In an effort to become a more interesting person, I started trying to say yes to all the wonderful opportunities life presents me. So when my old friend Stuart suggested meeting up in Yosemite I said, “Ok, sure!” and he proclaimed, ”YES! AND…by the way, you’ll be doing improv camp with me!”
Wait, what?! I am a comedy fan, but not all that familiar with improv, so I worried I’d be a real bummer for all these folks making the pilgrimage to intensive study. (Pardon me, sorry, sorry, one more time, what are kitty cat careers?) I spent the next couple of weeks vacillating between feeling like I should try to learn everything about improv and just owning the fact that I knew nothing about improv. The latter proved to be the best option, since it had the great benefit of not giving me a panic attack.
Camp weekend arrives and a short plane ride from Seattle dumps me into Fresno to meet up with Stuart, and new friends Amy and Rachel. We have a bit of a drive and a few hours before we can check in at camp so we end up at the Fresno Target for last-minute supplies. Two beats into this Target adventure and Amy and Rachel have collected an assortment of Fresno Bulldogs fan gear and are busy building a Fresno backstory. They immediately pepper all conversations with exclamations of “FresNO!” and chant this to each other as they peruse nearly every item in the housewares department. (Yes, that is a glorious gilded unicorn lamp! FresNO! It would look splendid in the bunk! FresNO!) These gals have come to play.
Arriving at camp, I see a little improv family come together. People cheer your arrival and the place is abuzz with excitement to see who might join in the fun. I slowly tell people I’m brand new to improv and first reactions are laughter at my commitment to an insane bit. I explain, no really, “no bit” and reactions shift slowly to slight confusion then quickly to excitement. Wow! That’s amazing! These folks are game.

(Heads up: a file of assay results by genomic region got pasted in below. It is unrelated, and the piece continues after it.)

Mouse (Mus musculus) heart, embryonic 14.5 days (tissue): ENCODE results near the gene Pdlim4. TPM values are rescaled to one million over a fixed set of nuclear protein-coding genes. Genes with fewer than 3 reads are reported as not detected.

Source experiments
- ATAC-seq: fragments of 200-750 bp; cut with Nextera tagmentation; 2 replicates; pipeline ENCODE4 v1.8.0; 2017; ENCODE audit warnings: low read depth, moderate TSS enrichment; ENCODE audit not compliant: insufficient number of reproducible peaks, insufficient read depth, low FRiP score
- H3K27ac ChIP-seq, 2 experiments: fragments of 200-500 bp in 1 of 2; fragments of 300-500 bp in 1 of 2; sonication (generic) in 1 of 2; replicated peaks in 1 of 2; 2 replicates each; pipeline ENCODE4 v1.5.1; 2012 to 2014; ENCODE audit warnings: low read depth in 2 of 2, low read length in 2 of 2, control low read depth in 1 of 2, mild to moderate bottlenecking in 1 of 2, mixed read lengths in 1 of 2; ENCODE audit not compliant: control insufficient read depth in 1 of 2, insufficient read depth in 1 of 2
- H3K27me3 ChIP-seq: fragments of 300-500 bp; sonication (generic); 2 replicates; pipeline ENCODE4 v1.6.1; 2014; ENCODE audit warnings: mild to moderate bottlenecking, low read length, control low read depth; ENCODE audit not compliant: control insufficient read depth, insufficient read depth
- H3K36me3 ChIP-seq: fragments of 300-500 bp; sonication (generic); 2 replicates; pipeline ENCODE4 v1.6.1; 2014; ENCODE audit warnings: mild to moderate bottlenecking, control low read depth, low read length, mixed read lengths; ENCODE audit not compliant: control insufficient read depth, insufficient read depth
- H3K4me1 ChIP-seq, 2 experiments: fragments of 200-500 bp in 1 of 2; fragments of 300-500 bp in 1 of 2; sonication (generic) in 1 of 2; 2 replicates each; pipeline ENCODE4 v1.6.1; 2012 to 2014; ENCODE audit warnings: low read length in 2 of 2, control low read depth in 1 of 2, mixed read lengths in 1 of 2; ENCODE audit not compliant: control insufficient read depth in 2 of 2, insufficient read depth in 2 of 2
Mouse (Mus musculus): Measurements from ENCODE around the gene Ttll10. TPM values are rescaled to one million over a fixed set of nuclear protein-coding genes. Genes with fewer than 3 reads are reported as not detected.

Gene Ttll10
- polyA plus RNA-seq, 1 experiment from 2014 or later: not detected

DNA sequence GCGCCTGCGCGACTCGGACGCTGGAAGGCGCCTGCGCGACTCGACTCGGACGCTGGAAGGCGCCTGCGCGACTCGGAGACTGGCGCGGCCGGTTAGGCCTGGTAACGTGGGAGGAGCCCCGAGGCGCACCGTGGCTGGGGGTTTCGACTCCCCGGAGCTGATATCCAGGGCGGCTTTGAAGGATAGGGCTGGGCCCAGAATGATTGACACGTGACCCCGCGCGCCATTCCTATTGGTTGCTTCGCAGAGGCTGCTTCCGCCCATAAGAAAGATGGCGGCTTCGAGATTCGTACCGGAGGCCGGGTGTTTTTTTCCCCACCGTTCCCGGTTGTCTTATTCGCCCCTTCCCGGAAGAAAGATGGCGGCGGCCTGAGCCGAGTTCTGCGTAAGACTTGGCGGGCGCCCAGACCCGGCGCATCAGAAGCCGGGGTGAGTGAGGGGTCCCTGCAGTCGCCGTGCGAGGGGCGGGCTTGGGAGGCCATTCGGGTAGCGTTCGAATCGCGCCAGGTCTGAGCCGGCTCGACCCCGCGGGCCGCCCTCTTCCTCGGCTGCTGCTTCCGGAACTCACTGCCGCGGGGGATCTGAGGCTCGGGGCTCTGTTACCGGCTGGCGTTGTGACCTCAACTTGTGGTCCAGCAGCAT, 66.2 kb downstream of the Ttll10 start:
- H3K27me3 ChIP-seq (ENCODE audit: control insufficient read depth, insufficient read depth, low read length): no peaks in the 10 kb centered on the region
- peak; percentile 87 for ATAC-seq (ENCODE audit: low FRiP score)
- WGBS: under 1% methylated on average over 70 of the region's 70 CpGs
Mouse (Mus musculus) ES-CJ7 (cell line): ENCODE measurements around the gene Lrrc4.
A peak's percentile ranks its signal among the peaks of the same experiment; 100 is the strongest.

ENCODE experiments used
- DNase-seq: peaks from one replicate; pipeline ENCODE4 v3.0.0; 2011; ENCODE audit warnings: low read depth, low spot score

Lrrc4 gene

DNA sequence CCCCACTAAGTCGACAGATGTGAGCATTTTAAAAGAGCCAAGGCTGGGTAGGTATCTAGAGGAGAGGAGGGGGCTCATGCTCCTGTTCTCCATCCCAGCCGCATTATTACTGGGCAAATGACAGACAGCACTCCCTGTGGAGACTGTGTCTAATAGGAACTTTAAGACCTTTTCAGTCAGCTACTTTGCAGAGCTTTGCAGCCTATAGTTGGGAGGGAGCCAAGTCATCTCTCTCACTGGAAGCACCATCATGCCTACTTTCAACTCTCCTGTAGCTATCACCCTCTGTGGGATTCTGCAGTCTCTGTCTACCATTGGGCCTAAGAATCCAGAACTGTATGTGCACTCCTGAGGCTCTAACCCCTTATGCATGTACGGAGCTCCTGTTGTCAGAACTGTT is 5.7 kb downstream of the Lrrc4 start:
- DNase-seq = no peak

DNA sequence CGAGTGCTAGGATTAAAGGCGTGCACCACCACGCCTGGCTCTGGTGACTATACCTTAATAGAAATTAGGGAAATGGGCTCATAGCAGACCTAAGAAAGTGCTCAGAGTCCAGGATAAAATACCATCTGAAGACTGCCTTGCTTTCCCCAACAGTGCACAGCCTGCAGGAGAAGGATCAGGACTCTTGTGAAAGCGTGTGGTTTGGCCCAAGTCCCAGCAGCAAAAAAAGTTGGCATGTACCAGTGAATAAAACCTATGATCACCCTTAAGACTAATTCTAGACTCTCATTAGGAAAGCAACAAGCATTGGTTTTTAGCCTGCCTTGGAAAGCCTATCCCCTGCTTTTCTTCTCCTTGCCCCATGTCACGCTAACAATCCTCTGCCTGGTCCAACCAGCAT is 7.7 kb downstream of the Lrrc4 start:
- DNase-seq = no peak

Dinner and opening ceremonies are peppered with cheers, chants, and a cacophony of laughter, but I’m getting more and more nervous to move into our smaller groups and start class. Amy, Rachel, Stuart and I are in the movie form lead by Paul Vaillancourt. Meeting Paul is like encountering the entirety of the human life force in one body. He speaks with the speed of an auctioneer and punctuates rapid fire statements with “Are you with me? Any questions?” One camper described him as “like the Incredible Hulk, but white.” He’s tall, meaty, and what you would imagine a giant stuffed into a body two sizes too small would look like. All his energy can’t quite fit into this one human vessel so it seeps out into any space he occupies—one minute into class and our room is charged!
We’re split off into our small groups, Paul gets us settled in, and digs right into introductions. “Ok, give me your name, where you came from, and how long you’ve been doing improv.” I listen to several campers explain their improv histories, have a little panic attack that I have no idea what they’re talking about, then its me. “Hi, I’m Christen. I’m from Washington State…and I’ve been doing improv for zero days.” Silence. Paul claps his hands together, leans back, takes a deep breath, and looks around as if asking, “Did you guys hear that too?” Then leans in, playfully quips, ”buckle up buttercup” and laughs excitedly.
Right here I begin having a heart attack. “Oh my god, what am I doing?” The soundtrack of the one-woman horror film playing in my head goes fully into screechy Psycho violin mode “eeee! eeee! eeee!” But, we start in and I began to see that friendly, generous, FUNNY, people surround me and they love improv. Next thing I know I’m standing in front of people and fellow camper Lauren says, “Follow me.” I follow and we’re soon reaching into a horse?, a cow? and we pull out this thing together. It plops out on the floor and in my best Dirty Dancing “I carried a watermelon” cringe moment I blurt out “it’s so…gooey?!” Thanks Lauren for helping me birth a gooey metaphorical improv baby. You’re awesome.
Throughout the weekend I begin to recognize bits, join in on chants, and gain giddy pleasure watching my fellow campers. I am mesmerized watching all the forms as scenes unfold before me like abstract paintings come to life. I even walked away with an award for being brave enough to join in on this party and got all teary as the room stood up and cheered. Seriously people, the cult of improv is intoxicating, and here at Yosemite, loving, and SO FUN!
Many thanks to the generous players in the movie group and those others I had the pleasure of meeting along the way, Paul Vaillancourt for having the amazing skill to help us all drink from the Movie form firehose (or at least not get our faces completely blown off), Karen Graci for calm words of support (I wasn’t even in your group and you were lending an ear; amazing!), and to Nick Armstrong and the Improv Utopia team for bringing together such a fantastic group of people.